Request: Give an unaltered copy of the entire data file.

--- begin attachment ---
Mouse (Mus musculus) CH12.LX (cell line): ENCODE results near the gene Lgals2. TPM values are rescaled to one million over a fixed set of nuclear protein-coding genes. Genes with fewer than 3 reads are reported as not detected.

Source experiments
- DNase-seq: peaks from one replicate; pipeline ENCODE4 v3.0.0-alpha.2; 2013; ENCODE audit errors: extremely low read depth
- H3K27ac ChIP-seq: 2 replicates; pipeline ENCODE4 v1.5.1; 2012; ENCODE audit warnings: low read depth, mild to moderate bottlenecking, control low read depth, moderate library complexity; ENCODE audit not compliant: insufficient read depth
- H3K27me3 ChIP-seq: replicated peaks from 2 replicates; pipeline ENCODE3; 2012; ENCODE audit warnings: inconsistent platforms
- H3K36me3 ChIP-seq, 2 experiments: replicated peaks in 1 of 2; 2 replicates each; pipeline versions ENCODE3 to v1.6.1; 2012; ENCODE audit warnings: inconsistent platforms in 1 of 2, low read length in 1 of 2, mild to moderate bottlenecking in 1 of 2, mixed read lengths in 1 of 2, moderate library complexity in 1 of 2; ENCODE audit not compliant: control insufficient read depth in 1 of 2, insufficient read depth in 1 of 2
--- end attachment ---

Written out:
Mouse (Mus musculus) CH12.LX (cell line): ENCODE results near the gene Lgals2. TPM values are rescaled to one million over a fixed set of nuclear protein-coding genes. Genes with fewer than 3 reads are reported as not detected.

Source experiments
- DNase-seq: peaks from one replicate; pipeline ENCODE4 v3.0.0-alpha.2; 2013; ENCODE audit errors: extremely low read depth
- H3K27ac ChIP-seq: 2 replicates; pipeline ENCODE4 v1.5.1; 2012; ENCODE audit warnings: low read depth, mild to moderate bottlenecking, control low read depth, moderate library complexity; ENCODE audit not compliant: insufficient read depth
- H3K27me3 ChIP-seq: replicated peaks from 2 replicates; pipeline ENCODE3; 2012; ENCODE audit warnings: inconsistent platforms
- H3K36me3 ChIP-seq, 2 experiments: replicated peaks in 1 of 2; 2 replicates each; pipeline versions ENCODE3 to v1.6.1; 2012; ENCODE audit warnings: inconsistent platforms in 1 of 2, low read length in 1 of 2, mild to moderate bottlenecking in 1 of 2, mixed read lengths in 1 of 2, moderate library complexity in 1 of 2; ENCODE audit not compliant: control insufficient read depth in 1 of 2, insufficient read depth in 1 of 2